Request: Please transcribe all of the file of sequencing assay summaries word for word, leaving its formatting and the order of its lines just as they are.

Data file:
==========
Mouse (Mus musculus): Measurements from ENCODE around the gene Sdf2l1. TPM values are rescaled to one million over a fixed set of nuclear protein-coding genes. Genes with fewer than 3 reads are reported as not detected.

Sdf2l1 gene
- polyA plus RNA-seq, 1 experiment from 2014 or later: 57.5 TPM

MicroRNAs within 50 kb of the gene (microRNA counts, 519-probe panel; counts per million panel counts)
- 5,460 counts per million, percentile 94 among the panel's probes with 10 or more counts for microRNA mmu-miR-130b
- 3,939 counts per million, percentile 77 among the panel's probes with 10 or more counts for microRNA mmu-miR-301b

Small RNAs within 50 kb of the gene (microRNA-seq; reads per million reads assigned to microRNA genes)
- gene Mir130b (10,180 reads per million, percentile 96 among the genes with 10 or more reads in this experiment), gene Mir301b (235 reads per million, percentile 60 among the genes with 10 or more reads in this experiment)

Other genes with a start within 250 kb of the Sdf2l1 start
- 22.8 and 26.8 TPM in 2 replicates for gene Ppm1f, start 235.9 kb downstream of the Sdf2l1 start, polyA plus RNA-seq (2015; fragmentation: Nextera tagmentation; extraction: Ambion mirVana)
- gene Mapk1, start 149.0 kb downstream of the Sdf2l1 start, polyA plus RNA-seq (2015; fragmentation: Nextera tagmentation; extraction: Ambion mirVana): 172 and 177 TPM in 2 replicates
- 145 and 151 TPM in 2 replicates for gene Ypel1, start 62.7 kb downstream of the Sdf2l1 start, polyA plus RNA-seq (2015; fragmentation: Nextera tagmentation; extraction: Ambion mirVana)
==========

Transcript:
Mouse (Mus musculus): Measurements from ENCODE around the gene Sdf2l1. TPM values are rescaled to one million over a fixed set of nuclear protein-coding genes. Genes with fewer than 3 reads are reported as not detected.

Sdf2l1 gene
- polyA plus RNA-seq, 1 experiment from 2014 or later: 57.5 TPM

MicroRNAs within 50 kb of the gene (microRNA counts, 519-probe panel; counts per million panel counts)
- 5,460 counts per million, percentile 94 among the panel's probes with 10 or more counts for microRNA mmu-miR-130b
- 3,939 counts per million, percentile 77 among the panel's probes with 10 or more counts for microRNA mmu-miR-301b

Small RNAs within 50 kb of the gene (microRNA-seq; reads per million reads assigned to microRNA genes)
- gene Mir130b (10,180 reads per million, percentile 96 among the genes with 10 or more reads in this experiment), gene Mir301b (235 reads per million, percentile 60 among the genes with 10 or more reads in this experiment)

Other genes with a start within 250 kb of the Sdf2l1 start
- 22.8 and 26.8 TPM in 2 replicates for gene Ppm1f, start 235.9 kb downstream of the Sdf2l1 start, polyA plus RNA-seq (2015; fragmentation: Nextera tagmentation; extraction: Ambion mirVana)
- gene Mapk1, start 149.0 kb downstream of the Sdf2l1 start, polyA plus RNA-seq (2015; fragmentation: Nextera tagmentation; extraction: Ambion mirVana): 172 and 177 TPM in 2 replicates
- 145 and 151 TPM in 2 replicates for gene Ypel1, start 62.7 kb downstream of the Sdf2l1 start, polyA plus RNA-seq (2015; fragmentation: Nextera tagmentation; extraction: Ambion mirVana)